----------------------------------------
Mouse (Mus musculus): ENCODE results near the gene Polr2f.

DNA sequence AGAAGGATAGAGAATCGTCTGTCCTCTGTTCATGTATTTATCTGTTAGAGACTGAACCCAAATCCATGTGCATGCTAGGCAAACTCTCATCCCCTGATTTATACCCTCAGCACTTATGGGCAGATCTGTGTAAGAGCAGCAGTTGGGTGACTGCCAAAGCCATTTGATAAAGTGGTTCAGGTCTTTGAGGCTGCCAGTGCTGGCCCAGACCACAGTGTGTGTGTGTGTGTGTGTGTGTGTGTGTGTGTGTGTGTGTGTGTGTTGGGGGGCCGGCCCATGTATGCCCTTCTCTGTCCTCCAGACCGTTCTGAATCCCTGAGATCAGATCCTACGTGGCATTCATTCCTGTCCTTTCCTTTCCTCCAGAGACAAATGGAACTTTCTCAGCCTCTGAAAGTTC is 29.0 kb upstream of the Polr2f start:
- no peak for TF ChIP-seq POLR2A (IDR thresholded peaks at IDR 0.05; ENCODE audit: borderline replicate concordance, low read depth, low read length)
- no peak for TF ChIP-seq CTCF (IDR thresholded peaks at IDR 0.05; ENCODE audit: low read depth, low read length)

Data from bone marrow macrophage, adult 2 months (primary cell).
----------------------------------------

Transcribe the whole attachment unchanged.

Mouse (Mus musculus): ENCODE results near the gene Polr2f.

DNA sequence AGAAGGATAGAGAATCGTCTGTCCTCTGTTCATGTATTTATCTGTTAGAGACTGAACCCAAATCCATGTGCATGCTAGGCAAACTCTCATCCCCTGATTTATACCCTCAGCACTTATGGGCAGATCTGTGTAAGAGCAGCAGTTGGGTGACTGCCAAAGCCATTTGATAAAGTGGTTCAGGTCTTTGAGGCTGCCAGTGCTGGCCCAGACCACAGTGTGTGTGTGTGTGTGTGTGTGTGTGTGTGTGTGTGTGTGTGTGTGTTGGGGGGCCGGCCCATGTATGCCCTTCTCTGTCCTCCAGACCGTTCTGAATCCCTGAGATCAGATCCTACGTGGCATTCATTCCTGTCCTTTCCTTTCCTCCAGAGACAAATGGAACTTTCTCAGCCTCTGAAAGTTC is 29.0 kb upstream of the Polr2f start:
- no peak for TF ChIP-seq POLR2A (IDR thresholded peaks at IDR 0.05; ENCODE audit: borderline replicate concordance, low read depth, low read length)
- no peak for TF ChIP-seq CTCF (IDR thresholded peaks at IDR 0.05; ENCODE audit: low read depth, low read length)

Data from bone marrow macrophage, adult 2 months (primary cell).